White Rose Society hands out roses to raise awareness, prevent genocide


Sa Wang

Students from the White Rose Society sort white roses in March of 2012 on the West Mall.

Vera Bespalova

At the height of the Holocaust, 10,000 people were murdered in Auschwitz each day. 

The UT White Rose Society will be handing out 10,000 white roses across campus today, each rose commemorating one life lost. Max Glauben, a Holocaust survivor, will be speaking to students at 6 p.m. at Texas Hillel. 

English freshman Leah Kashar and Plan II freshman Sophie Jerwick are co-presidents of the organization. Jerwick said the history of the organization dates back to Europe in the early 1940’s.

“The White Rose Society was originally a group at the University of Munich during the Holocaust,” Jerwick said. “It was a group of non-Jewish students that tried to notify the other students about the atrocities of the Holocaust by educating them through leaflets.”

The original Society was executed by the Gestapo, the secret state police of Nazi Germany, because of their efforts. Today, the UT White Rose Society focuses on Holocaust remembrance and genocide prevention.

Jerwick said the 10,000 white roses event has a powerful effect on students.

“There’s such a difference between having something about the Holocaust as a quiz question in a high school history class versus walking out onto campus and seeing one in every five people carrying a white rose,” Jerwick said. “If we were in Auschwitz today, those people carrying a rose would not be alive.”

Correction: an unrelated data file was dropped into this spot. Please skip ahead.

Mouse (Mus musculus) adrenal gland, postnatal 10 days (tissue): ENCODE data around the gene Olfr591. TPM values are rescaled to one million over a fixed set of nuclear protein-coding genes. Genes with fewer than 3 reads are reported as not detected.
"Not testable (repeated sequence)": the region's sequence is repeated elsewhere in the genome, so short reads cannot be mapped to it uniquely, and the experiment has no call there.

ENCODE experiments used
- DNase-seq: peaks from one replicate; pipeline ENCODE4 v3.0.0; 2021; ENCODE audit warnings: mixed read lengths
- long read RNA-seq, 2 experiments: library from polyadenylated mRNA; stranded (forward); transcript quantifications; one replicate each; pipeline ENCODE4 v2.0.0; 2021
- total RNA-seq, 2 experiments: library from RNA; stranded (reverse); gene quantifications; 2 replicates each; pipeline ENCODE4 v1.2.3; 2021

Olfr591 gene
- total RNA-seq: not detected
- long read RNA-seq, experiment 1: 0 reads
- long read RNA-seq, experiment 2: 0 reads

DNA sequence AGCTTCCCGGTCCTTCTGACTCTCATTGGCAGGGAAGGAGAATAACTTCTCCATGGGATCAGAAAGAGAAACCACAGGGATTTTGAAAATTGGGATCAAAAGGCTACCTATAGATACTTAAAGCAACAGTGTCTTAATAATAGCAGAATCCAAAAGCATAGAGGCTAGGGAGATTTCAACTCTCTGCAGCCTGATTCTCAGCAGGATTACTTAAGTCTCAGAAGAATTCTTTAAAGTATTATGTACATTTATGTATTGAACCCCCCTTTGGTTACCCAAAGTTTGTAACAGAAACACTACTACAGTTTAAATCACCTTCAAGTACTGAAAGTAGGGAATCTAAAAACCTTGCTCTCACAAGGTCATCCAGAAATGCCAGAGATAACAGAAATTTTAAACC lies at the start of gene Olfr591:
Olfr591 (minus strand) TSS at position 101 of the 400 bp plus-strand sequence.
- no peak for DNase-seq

The organization chooses a different cause to advocate for each semester. This semester’s chosen cause is the Syrian refugee crisis.

“Our pamphlets that we’re attaching to the roses also have information on the Syrian refugee crisis and the parallels between the two … how the U.S. handles Syrian refugees and how Jews were handled during the Holocaust,” Kashar said.

Kashar, a senior columnist for the Daily Texan, said the organization also has postcards asking Texas Senators John Cornyn and Ted Cruz to co-sponsor an anti-genocide bill that was introduced in the U.S. Senate in February.

Samantha Dier, international relations and global studies sophomore, said she was inspired to volunteer at the event after a recent trip to Hungary and Romania, where she worked with Holocaust survivors.

“I just had a pull to come in and make sure I volunteered …. I think it’s so much in the past that a lot of people forget the impact that it had on the people of that day,” Dier said.